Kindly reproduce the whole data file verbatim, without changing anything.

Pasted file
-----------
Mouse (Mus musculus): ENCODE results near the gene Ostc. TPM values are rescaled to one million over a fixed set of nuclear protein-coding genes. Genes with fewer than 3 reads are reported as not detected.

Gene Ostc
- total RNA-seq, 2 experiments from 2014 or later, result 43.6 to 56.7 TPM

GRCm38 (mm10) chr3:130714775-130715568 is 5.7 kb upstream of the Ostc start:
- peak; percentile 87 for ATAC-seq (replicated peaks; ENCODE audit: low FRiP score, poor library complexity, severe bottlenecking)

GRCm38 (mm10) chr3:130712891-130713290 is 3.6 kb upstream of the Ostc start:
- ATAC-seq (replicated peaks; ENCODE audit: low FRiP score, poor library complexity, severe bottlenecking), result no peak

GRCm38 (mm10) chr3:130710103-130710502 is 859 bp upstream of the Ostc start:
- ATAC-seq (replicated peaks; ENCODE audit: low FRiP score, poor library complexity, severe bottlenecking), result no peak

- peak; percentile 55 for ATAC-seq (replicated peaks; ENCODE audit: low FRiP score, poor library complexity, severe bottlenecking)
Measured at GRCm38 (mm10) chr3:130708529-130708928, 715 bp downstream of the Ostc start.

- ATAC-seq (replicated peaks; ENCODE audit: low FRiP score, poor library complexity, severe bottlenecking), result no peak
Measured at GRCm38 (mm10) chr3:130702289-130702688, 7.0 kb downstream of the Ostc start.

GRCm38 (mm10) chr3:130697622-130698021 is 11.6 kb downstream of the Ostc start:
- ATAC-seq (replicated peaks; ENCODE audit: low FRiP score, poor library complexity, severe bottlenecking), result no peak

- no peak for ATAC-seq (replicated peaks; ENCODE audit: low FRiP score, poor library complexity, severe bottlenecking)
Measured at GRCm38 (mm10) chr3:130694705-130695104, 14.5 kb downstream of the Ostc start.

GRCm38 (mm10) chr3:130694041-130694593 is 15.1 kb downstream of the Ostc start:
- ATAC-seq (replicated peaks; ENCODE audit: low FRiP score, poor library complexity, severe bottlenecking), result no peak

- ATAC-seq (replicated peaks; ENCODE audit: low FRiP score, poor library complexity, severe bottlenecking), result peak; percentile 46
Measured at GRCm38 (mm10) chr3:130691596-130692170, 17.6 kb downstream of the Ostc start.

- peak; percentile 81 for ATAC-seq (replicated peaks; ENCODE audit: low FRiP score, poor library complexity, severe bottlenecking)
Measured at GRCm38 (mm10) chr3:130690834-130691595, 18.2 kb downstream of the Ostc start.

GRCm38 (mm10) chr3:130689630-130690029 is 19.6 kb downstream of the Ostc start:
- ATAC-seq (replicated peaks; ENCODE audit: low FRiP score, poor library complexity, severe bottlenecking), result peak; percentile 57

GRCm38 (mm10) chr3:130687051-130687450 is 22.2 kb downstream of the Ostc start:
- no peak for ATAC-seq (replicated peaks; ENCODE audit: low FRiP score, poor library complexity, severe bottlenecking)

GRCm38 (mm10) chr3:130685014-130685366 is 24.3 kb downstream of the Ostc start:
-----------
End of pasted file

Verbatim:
Mouse (Mus musculus): ENCODE results near the gene Ostc. TPM values are rescaled to one million over a fixed set of nuclear protein-coding genes. Genes with fewer than 3 reads are reported as not detected.

Gene Ostc
- total RNA-seq, 2 experiments from 2014 or later, result 43.6 to 56.7 TPM

GRCm38 (mm10) chr3:130714775-130715568 is 5.7 kb upstream of the Ostc start:
- peak; percentile 87 for ATAC-seq (replicated peaks; ENCODE audit: low FRiP score, poor library complexity, severe bottlenecking)

GRCm38 (mm10) chr3:130712891-130713290 is 3.6 kb upstream of the Ostc start:
- ATAC-seq (replicated peaks; ENCODE audit: low FRiP score, poor library complexity, severe bottlenecking), result no peak

GRCm38 (mm10) chr3:130710103-130710502 is 859 bp upstream of the Ostc start:
- ATAC-seq (replicated peaks; ENCODE audit: low FRiP score, poor library complexity, severe bottlenecking), result no peak

- peak; percentile 55 for ATAC-seq (replicated peaks; ENCODE audit: low FRiP score, poor library complexity, severe bottlenecking)
Measured at GRCm38 (mm10) chr3:130708529-130708928, 715 bp downstream of the Ostc start.

- ATAC-seq (replicated peaks; ENCODE audit: low FRiP score, poor library complexity, severe bottlenecking), result no peak
Measured at GRCm38 (mm10) chr3:130702289-130702688, 7.0 kb downstream of the Ostc start.

GRCm38 (mm10) chr3:130697622-130698021 is 11.6 kb downstream of the Ostc start:
- ATAC-seq (replicated peaks; ENCODE audit: low FRiP score, poor library complexity, severe bottlenecking), result no peak

- no peak for ATAC-seq (replicated peaks; ENCODE audit: low FRiP score, poor library complexity, severe bottlenecking)
Measured at GRCm38 (mm10) chr3:130694705-130695104, 14.5 kb downstream of the Ostc start.

GRCm38 (mm10) chr3:130694041-130694593 is 15.1 kb downstream of the Ostc start:
- ATAC-seq (replicated peaks; ENCODE audit: low FRiP score, poor library complexity, severe bottlenecking), result no peak

- ATAC-seq (replicated peaks; ENCODE audit: low FRiP score, poor library complexity, severe bottlenecking), result peak; percentile 46
Measured at GRCm38 (mm10) chr3:130691596-130692170, 17.6 kb downstream of the Ostc start.

- peak; percentile 81 for ATAC-seq (replicated peaks; ENCODE audit: low FRiP score, poor library complexity, severe bottlenecking)
Measured at GRCm38 (mm10) chr3:130690834-130691595, 18.2 kb downstream of the Ostc start.

GRCm38 (mm10) chr3:130689630-130690029 is 19.6 kb downstream of the Ostc start:
- ATAC-seq (replicated peaks; ENCODE audit: low FRiP score, poor library complexity, severe bottlenecking), result peak; percentile 57

GRCm38 (mm10) chr3:130687051-130687450 is 22.2 kb downstream of the Ostc start:
- no peak for ATAC-seq (replicated peaks; ENCODE audit: low FRiP score, poor library complexity, severe bottlenecking)

GRCm38 (mm10) chr3:130685014-130685366 is 24.3 kb downstream of the Ostc start: